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By Moepeng Valencia TalaneCW Voices

“The ANC has completed its consolidation of the framework on the integrity commission, thus paving the way for accelerated and beyond-reproach implementation of processes to uphold the integrity of the organisation.”

ANC secretary-general Fikile Mbalula said this at the press briefing that followed the ANC NEC meeting in Ekurhuleni last week. It was a briefing meant to address the deliberations and conclusions that the party’s leadership structure arrived at over the course of discussions.

The news of the review of the commission’s terms of reference was expected, but it would not have surprised many if, as the saying goes, the more things change the more they stay the same. Mbalula told the media that about 90 of the party’s members had been implicated in state capture and would at some point or other have to face the commission but was quick to add that he would not be able to speak to individual cases for purposes of the briefing as the NEC meeting had not gone through those.

In other words, he was not in a position to talk to the media about recent allegations of corruption levelled against deputy president Paul Mashatile and higher education minister Blade Nzimande, among others. Fair enough, provided that the integrity committee overseeing the commission would talk about them, and follow the requisite protocols as guided by the new NEC guidelines. 

Another notable Mbalula announcement was that the party’s candidate list for the new NEC that will be effected by the upcoming elections would be finalised by the middle of February. The critical question on that point is, will the 90 in question be left out of that process, or will the ANC do as it had always done and decide on an NEC that makes sense to the party more than it does to members of the public?

Foxes guarding the henhouse

The ANC’s integrity commission is an initiative that came out of its 2012 elective conference, held in Mangaung. It was described as a mechanism of accountability that would be housed within the NEC structure, with members constituting the committee in charge of it.

Corruption Watch at the time raised the red flag of the inclusion of a number of compromised members to the then NEC, citing the potentially flawed processes informing the commission’s establishment. The same pattern has followed in the 12 years to date, with many public commentators highlighting the failure of the party to squash the stigma that dogged its own attempt at accountability within its structures.

The committee is currently chaired by Frank Chikane, a long-standing member of the party with a sterling public service track record. Being one of the faces of integrity and good moral standing in the party, he was announced for the role early in 2023, and through media reports on the internal processes of the ANC, appears to have been trying to reinvent the commission as one that will finally work.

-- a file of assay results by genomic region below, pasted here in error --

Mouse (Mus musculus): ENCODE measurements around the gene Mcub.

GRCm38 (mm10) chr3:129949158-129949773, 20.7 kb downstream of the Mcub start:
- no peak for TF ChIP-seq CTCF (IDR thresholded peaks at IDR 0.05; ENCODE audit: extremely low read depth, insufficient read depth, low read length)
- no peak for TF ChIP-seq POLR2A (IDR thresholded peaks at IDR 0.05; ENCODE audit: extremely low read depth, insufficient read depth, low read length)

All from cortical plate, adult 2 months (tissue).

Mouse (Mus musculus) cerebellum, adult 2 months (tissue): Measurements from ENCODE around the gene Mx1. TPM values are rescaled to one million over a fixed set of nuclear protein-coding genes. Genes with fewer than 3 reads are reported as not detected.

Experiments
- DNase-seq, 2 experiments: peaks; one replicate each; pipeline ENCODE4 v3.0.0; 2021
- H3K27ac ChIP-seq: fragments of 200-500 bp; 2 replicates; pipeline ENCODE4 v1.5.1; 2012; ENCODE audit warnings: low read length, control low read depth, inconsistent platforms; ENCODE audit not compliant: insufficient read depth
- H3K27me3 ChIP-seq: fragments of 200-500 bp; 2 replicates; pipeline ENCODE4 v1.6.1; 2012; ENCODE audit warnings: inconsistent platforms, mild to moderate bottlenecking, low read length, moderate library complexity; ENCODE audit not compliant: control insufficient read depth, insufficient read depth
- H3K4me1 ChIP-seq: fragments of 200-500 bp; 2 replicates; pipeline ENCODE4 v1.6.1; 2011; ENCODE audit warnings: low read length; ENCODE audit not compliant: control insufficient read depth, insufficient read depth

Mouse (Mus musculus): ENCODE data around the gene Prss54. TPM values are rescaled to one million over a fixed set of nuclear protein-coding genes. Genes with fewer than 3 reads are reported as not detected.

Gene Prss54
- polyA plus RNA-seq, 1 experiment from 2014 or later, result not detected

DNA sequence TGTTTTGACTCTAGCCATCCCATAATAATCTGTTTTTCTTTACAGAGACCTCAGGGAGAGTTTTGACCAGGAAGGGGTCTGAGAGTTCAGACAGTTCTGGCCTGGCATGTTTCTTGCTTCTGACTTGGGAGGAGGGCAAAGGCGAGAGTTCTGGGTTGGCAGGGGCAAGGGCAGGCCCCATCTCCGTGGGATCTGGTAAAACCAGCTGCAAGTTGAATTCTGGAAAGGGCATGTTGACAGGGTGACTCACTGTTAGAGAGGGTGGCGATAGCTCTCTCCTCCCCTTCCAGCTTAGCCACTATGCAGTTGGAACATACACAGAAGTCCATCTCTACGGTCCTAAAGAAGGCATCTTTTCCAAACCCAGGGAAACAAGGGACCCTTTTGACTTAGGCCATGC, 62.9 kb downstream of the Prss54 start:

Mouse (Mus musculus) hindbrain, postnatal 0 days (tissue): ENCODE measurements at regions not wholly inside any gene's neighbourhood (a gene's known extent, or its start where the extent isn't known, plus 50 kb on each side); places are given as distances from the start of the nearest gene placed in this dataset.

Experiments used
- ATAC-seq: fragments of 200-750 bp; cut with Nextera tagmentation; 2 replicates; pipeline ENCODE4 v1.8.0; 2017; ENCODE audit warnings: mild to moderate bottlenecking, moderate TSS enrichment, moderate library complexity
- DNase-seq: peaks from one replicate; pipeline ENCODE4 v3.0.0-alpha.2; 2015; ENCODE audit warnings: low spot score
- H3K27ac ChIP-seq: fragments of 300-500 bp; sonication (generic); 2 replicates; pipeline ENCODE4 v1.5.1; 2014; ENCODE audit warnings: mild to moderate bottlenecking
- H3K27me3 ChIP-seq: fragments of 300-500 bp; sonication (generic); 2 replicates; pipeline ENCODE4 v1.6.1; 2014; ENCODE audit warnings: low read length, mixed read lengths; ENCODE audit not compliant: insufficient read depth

It may well be that the party’s renewal project has taken on a newly invigorated spirit of seeking accountability, possibly inspired by the Zondo commission and its findings against it. The step-aside regulation has been described as being burdened with political motive in certain cases, including that of Mbalula’s predecessor Ace Magashule, who was suspended after being charged with corruption, and later expelled from the party. One of the notable adjustments to the commission’s guidelines is that members under its investigation may not dodge its processes by citing criminal prosecution as a reason.  

Chikane’s now-famous quote following his appointment as chair of the integrity committee – that he is “not ready to be governed by criminals” – comes to mind at this integral moment in the ANC’s future. While the party claims in public statements not to be concerned about losing its majority hold at the polls later this year, it has come under immense scrutiny from the public. From major institutional governance flaws to the collapse of service delivery structures in the supply of water, electricity, and transport, among others, the political landscape has shifted incredibly to include what is probably the largest addition to the national election ballot in years.

It is only in the strengthening of its own internal accountability mechanism – one of its own making – and the decisive management of the corruption crisis within its top ranks, that the party will be able to truly convince the voting millions of its renewal. An NEC list free of the compromised elements, clearly displaying the “beyond-reproach” actions that Mbalula speaks of, will go some way in restoring faith in the party. After all, it is those occupying the NEC seats who will more likely than not serve in the next administration.

Five years is a long time to be stuck with the same flaws from the ruling party.